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This question already has an answer here:

I'm making a cranberry sauce from fresh cranberries and want to substitute brown sugar for the 1 cup of white sugar without making the sauce sweeter. What quantity of brown sugar do you suggest?

marked as duplicate by Cascabel Nov 28 '14 at 6:32

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  • Brown sugar will give a noticeable caramel flavour to the sauce. I'd advise adding a little at a time until you get the result you want. – ElendilTheTall Nov 26 '14 at 21:34
  • Agreed. There is no sweetness differential between the two, but the flavor of brown sugar is VERY conspicuous and, at least to my way of thinking, not the best companion flavor to cranberries. – Stephen Eure Nov 26 '14 at 21:54
  • I agree with the other comments, you certainly can substitute one to one, but I don't think it wold be a good choice. It makes me wonder if you are under the mistaken impression that brown sugar is less refined than white. Regular brown sugar starts out as normal refined white sugar, to which molasses is added. – Jolenealaska Nov 26 '14 at 22:40
  • I think all of the three comments could have been made an answer. Just because something is simple, it doesn't mean it's a bad answer, as long as it solves the OP's problem. – rumtscho Nov 27 '14 at 9:34
  • For now I'm going to mark this as a duplicate. If you're really interested in something specifically to do with cranberry sauce, feel free to edit to clarify, and we can reopen your question! – Cascabel Nov 28 '14 at 6:33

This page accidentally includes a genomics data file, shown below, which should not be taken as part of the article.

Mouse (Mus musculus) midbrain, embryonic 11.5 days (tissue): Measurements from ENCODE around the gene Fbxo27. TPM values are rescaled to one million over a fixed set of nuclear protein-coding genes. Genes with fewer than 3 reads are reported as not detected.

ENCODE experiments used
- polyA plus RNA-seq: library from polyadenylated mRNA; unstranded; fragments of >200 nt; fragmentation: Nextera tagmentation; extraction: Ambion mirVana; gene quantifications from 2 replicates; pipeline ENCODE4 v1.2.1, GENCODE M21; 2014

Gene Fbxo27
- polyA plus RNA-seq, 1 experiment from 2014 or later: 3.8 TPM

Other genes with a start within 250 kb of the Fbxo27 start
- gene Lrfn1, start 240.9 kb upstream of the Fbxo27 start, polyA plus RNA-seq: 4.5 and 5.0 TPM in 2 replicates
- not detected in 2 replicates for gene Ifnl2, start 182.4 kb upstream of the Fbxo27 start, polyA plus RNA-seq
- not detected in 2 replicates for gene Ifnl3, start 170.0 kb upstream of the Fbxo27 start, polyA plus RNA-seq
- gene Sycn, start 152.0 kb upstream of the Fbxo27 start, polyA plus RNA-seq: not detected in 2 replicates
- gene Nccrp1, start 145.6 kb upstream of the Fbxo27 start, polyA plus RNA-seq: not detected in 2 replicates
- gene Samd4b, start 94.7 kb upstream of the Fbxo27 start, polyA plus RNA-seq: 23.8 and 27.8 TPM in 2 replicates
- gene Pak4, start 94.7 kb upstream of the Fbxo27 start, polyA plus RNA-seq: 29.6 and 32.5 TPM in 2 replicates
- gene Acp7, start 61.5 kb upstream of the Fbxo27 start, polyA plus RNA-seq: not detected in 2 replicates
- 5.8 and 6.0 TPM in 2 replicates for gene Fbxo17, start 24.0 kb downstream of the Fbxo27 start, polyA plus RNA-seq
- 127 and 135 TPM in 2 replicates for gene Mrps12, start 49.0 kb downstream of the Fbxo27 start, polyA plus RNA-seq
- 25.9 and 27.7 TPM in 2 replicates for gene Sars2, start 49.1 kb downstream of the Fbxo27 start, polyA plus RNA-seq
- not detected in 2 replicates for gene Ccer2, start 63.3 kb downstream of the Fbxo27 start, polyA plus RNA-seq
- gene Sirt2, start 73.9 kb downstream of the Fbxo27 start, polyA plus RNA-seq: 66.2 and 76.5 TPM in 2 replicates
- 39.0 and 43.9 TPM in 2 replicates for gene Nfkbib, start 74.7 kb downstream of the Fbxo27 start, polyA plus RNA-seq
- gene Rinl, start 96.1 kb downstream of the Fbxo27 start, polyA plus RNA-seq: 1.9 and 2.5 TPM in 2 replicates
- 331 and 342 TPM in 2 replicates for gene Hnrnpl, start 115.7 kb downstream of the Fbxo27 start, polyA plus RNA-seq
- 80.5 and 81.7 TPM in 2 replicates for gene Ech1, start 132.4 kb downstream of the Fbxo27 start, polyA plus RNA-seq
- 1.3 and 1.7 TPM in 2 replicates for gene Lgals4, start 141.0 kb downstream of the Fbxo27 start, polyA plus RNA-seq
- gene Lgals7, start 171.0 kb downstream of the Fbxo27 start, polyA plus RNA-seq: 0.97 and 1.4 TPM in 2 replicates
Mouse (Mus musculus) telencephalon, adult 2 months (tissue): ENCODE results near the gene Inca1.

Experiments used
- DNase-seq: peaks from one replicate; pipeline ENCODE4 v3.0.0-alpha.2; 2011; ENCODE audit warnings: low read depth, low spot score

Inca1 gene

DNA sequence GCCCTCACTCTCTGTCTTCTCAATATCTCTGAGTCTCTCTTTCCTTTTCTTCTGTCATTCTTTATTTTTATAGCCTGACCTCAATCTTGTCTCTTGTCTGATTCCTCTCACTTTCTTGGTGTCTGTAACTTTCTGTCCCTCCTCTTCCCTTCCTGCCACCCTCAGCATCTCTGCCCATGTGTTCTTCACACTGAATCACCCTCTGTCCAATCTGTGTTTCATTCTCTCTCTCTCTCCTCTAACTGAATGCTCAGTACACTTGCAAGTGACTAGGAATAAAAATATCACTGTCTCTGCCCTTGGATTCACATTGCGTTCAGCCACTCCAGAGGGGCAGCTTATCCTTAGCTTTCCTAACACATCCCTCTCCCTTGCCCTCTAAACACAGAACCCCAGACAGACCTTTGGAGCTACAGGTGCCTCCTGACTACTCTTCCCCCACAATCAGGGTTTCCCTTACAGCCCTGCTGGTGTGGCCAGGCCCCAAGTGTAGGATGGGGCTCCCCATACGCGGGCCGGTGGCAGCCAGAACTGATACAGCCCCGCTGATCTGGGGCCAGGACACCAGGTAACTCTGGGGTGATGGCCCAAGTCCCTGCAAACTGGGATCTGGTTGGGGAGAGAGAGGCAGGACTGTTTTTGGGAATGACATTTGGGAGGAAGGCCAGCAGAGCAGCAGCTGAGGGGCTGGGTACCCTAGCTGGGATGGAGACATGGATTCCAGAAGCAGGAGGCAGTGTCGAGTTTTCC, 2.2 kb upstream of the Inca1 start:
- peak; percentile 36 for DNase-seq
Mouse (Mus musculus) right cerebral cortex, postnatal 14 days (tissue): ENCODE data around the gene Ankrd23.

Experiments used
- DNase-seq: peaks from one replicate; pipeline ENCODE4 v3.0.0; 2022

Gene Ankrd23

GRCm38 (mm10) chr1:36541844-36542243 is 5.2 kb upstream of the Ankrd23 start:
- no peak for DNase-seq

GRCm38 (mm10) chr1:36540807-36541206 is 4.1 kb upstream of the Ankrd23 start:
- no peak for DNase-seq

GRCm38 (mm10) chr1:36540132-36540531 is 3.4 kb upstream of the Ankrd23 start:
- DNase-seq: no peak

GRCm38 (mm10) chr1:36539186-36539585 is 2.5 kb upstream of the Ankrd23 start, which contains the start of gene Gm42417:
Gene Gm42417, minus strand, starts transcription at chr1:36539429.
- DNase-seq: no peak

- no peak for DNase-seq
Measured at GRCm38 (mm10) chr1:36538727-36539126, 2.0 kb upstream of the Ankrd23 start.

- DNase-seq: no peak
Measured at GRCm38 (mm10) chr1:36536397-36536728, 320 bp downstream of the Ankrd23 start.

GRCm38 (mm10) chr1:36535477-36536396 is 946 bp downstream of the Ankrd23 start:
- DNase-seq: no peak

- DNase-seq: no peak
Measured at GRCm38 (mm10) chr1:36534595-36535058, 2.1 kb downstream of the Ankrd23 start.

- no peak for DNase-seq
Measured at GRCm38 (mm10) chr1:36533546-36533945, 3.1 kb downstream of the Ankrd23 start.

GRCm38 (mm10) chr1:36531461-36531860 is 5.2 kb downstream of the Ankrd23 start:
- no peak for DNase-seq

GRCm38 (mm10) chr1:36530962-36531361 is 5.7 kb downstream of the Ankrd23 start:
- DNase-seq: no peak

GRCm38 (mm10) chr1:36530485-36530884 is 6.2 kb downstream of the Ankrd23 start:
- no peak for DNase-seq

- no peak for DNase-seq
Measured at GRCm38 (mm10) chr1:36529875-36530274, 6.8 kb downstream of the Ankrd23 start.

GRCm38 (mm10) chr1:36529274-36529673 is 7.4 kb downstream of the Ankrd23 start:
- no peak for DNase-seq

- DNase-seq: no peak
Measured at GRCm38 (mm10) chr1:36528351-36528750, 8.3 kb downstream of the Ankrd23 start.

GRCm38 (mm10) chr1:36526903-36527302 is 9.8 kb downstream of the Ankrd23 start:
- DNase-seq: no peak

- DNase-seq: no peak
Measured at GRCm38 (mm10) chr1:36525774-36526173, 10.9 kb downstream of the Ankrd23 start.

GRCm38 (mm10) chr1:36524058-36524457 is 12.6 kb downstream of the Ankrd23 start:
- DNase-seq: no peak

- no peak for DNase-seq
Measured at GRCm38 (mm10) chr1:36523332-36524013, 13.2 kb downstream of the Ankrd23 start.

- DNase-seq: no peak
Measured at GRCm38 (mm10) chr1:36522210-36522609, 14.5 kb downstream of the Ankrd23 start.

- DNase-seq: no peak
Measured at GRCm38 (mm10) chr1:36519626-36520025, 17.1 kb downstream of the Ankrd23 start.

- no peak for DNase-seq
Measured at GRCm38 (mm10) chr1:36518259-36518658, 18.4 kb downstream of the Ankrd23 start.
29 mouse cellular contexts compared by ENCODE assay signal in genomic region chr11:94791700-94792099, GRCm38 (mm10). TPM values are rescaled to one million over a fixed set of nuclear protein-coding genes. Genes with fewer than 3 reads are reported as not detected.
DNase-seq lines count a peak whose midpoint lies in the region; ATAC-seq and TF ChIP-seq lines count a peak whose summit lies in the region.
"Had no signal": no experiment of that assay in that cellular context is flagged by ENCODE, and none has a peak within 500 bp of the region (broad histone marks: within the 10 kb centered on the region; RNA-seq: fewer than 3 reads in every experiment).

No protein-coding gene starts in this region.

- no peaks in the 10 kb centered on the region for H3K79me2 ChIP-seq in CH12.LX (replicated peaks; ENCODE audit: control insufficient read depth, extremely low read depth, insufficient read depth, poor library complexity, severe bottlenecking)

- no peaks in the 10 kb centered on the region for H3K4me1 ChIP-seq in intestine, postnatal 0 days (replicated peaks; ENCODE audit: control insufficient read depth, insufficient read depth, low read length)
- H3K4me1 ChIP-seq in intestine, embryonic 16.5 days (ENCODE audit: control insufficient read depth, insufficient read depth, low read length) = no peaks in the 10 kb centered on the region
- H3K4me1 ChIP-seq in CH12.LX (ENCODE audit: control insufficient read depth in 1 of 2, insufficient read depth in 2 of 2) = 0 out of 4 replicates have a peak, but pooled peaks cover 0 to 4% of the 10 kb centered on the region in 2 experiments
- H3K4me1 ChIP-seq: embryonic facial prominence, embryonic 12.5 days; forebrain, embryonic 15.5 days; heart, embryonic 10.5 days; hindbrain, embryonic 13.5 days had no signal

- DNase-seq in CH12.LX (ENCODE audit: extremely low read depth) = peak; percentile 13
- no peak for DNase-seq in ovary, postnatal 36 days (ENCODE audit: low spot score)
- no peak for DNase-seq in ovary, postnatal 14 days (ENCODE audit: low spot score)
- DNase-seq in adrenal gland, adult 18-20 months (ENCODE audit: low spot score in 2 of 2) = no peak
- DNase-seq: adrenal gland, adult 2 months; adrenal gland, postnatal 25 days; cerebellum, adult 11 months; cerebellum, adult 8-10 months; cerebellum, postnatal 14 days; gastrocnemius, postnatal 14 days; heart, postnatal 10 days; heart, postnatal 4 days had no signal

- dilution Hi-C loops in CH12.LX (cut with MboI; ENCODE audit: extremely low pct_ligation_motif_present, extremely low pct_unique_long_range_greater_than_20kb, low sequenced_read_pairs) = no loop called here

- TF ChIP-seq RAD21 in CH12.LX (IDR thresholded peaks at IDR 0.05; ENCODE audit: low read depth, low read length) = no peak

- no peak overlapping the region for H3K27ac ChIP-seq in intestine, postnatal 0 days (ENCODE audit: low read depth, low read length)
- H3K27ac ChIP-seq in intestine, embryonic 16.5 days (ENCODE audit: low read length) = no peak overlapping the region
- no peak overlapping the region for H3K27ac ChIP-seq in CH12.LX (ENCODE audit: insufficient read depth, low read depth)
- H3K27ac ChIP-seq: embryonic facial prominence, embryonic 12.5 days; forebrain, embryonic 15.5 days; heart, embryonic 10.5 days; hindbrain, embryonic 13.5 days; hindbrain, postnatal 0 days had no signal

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Dupe, but a good question. See Satanicpuppies answer here: Brown sugar instead of white sugar

I know you asked re: cranberry sauce specifically, but this is a great article regarding the differences in sugars, generically, which might help in the future:

"Sugar can be a single molecule made up of carbon, hydrogen, and oxygen—like glucose and fructose. Other sugars, like sucrose, or white table sugar, are made up of multiple molecules (in this case, one glucose and one fructose), tied together with chemical bonds. Now, when sucrose is heated with an acid, it breaks back down into the two smaller sugars, glucose and fructose, resulting in something we call invert sugar. This small chemical change makes a big difference: While sucrose is hygroscopic, invert sugar is even more water-loving.

And this can make a tremendous difference when, say, you want to bake a chewy, rather than crunchy, cookie."

http://www.americastestkitchenfeed.com/cooking-science/2012/10/we-prove-it-sugar-changes-texture-and-sweetness/

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